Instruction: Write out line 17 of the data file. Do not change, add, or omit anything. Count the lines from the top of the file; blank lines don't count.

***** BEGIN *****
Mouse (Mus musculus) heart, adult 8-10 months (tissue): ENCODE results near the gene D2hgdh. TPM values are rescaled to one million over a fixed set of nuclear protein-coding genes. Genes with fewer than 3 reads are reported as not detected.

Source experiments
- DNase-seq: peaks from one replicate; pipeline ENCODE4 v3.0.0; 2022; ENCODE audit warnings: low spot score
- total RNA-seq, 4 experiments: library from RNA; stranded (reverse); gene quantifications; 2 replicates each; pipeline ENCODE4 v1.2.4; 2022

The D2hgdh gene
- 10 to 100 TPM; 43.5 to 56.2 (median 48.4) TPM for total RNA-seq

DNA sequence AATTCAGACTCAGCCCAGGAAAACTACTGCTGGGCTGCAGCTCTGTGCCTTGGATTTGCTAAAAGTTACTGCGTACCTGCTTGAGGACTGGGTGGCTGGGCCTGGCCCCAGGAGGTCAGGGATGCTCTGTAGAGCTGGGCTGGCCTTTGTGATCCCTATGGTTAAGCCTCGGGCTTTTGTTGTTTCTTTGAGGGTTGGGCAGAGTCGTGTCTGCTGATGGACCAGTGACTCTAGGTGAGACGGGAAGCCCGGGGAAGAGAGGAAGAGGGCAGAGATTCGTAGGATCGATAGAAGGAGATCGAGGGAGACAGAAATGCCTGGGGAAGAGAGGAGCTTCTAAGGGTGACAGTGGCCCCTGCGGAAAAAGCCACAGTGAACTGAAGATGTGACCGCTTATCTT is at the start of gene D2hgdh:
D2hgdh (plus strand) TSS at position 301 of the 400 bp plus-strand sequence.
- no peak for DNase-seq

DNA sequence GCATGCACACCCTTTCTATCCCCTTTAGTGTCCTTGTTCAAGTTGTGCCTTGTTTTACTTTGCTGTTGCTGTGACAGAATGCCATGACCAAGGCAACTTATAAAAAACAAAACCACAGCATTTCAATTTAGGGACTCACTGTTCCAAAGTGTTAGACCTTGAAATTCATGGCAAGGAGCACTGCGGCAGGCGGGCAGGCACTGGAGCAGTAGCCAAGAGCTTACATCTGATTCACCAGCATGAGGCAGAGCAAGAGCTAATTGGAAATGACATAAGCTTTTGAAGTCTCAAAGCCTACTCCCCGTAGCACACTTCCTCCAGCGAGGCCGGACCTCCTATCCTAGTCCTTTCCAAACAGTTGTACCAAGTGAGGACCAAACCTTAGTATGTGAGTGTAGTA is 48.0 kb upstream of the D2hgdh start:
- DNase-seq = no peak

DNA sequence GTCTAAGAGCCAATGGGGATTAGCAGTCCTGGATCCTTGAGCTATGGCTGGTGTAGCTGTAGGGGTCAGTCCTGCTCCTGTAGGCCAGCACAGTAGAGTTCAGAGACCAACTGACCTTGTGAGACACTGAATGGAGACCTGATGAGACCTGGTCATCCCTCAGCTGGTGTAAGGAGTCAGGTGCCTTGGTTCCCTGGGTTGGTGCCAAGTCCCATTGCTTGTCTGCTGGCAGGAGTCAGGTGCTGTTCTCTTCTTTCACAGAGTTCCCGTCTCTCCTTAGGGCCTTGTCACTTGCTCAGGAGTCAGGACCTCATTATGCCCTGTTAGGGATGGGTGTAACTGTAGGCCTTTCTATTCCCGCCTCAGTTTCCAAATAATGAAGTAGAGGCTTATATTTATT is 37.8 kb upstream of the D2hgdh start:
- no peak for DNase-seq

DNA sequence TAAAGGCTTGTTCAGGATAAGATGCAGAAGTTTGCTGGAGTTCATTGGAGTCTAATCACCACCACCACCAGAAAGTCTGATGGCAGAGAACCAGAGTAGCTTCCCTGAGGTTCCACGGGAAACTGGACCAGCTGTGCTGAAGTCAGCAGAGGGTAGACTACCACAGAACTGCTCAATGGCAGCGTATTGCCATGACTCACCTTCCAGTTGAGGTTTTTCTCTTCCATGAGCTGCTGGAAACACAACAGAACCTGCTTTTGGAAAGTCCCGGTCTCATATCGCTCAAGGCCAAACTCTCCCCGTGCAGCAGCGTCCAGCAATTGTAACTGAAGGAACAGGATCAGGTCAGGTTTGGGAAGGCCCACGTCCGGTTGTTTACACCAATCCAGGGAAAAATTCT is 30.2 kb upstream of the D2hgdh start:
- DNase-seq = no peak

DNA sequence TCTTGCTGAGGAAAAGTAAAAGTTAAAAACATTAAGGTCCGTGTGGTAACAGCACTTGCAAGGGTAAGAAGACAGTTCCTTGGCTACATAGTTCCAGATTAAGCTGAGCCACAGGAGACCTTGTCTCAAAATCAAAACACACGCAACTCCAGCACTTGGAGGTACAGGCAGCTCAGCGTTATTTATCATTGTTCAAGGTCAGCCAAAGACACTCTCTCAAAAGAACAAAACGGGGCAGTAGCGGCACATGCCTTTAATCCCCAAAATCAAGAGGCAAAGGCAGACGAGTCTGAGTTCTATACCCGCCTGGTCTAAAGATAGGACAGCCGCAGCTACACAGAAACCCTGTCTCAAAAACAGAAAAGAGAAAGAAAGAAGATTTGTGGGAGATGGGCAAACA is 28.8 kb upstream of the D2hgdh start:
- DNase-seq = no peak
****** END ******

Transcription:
- DNase-seq = no peak